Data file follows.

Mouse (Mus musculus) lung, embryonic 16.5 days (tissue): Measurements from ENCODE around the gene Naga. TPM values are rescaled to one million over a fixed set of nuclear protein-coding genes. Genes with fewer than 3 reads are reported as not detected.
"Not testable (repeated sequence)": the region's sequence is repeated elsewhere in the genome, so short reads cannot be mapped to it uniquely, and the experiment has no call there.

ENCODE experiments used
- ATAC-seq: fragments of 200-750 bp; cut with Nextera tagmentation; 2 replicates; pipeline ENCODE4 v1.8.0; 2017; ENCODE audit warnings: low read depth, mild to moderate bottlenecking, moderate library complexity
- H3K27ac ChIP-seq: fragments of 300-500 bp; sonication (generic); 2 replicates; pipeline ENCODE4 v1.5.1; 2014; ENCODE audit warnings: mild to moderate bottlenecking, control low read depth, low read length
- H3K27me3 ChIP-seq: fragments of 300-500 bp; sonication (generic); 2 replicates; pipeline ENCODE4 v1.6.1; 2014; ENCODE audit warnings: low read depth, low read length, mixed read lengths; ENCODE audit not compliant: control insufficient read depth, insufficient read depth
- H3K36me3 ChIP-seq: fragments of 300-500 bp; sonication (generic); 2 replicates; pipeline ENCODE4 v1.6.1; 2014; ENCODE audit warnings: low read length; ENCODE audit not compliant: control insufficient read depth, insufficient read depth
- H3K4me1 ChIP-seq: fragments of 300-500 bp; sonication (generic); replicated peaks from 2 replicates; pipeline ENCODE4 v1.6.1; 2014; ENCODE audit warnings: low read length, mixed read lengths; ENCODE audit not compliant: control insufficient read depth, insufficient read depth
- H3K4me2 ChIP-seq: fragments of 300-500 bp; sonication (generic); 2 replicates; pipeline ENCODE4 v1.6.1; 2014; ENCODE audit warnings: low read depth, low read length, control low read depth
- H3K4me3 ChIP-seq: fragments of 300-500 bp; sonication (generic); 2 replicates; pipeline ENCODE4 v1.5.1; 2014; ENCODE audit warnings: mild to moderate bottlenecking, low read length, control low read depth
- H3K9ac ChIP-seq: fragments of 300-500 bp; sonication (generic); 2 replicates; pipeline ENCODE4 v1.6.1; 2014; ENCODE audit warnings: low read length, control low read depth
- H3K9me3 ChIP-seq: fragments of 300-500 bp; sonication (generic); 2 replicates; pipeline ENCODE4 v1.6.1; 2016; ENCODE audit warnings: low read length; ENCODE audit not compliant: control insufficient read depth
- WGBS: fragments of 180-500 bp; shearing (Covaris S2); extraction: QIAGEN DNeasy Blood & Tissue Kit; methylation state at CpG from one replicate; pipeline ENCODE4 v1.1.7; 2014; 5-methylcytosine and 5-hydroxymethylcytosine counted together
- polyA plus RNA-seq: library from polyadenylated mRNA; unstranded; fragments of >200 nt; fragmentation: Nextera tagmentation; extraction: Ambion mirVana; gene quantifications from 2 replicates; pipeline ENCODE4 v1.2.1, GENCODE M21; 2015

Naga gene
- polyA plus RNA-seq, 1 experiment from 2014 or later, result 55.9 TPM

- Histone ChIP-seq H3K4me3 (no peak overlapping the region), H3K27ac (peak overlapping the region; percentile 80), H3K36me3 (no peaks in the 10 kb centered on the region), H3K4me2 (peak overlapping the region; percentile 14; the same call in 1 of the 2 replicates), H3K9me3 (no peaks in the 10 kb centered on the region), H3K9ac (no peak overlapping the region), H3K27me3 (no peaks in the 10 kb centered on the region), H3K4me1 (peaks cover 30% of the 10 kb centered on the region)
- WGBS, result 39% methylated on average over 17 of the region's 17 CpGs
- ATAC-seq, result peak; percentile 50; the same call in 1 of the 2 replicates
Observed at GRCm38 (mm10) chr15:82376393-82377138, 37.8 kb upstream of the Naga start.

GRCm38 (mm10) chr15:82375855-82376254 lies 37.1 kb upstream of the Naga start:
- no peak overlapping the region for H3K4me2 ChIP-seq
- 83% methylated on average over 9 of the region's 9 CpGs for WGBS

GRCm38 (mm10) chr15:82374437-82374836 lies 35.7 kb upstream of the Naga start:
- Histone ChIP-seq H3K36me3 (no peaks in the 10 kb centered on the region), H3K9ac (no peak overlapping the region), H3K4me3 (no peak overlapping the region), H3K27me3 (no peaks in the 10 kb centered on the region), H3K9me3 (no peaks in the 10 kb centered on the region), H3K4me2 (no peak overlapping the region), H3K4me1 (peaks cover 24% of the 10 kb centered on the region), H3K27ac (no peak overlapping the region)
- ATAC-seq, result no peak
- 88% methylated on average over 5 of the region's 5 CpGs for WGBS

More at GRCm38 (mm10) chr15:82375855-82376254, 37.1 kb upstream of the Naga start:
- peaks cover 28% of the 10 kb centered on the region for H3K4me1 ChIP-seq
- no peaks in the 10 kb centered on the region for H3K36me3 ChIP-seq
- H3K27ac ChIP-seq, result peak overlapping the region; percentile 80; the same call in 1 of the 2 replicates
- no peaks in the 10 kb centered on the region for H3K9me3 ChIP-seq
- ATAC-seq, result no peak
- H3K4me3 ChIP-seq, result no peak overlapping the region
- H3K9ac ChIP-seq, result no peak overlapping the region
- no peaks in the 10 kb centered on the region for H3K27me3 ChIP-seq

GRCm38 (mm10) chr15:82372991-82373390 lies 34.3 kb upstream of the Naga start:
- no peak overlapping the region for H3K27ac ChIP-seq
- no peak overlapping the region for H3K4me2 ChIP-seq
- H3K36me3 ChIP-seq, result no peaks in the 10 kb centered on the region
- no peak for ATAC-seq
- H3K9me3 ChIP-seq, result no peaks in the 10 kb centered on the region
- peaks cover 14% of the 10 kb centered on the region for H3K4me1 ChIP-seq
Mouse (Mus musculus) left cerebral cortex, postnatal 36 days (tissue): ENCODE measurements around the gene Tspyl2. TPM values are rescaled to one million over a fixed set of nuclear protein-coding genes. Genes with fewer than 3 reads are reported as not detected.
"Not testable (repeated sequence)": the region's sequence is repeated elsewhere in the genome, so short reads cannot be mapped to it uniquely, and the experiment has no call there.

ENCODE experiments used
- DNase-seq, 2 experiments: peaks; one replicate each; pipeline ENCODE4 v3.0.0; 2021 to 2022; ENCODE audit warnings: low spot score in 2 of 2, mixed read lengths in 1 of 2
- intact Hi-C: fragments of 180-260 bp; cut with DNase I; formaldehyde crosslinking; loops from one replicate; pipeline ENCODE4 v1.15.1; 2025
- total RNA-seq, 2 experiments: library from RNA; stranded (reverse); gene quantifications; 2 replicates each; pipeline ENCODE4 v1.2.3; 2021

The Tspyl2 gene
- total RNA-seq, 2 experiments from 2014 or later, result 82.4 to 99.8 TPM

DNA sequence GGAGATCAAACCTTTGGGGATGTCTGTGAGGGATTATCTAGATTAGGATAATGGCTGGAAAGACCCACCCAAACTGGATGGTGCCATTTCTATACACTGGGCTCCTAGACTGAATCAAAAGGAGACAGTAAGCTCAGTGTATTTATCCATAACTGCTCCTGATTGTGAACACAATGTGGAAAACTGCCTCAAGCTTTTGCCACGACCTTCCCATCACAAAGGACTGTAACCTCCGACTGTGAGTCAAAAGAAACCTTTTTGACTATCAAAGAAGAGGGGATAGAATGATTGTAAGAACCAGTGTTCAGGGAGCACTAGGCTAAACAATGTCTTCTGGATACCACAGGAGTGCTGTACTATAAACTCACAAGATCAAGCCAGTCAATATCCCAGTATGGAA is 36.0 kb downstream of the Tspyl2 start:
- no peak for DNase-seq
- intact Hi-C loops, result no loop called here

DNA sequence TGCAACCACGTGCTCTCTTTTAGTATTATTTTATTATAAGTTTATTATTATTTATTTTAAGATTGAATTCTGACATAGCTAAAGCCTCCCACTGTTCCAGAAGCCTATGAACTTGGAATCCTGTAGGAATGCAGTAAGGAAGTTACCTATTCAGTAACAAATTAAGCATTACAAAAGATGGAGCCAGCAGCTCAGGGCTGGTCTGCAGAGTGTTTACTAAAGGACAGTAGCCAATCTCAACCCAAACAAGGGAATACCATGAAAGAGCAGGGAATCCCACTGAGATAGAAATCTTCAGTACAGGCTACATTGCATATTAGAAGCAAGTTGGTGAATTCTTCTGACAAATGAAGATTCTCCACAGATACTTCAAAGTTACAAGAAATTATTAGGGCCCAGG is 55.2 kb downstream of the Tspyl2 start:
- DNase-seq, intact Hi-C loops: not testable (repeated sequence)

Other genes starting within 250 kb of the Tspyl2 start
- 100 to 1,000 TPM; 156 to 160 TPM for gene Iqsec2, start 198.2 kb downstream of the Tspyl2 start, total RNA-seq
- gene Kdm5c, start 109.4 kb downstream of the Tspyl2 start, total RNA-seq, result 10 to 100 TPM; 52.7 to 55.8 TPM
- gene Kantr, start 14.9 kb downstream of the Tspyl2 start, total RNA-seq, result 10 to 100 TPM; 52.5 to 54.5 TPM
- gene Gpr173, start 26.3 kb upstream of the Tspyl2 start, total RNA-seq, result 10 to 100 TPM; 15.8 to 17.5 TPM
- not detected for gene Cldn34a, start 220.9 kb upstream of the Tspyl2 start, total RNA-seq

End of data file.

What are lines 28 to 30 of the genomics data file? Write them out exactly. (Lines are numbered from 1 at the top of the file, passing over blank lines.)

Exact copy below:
More at GRCm38 (mm10) chr15:82375855-82376254, 37.1 kb upstream of the Naga start:
- peaks cover 28% of the 10 kb centered on the region for H3K4me1 ChIP-seq
- no peaks in the 10 kb centered on the region for H3K36me3 ChIP-seq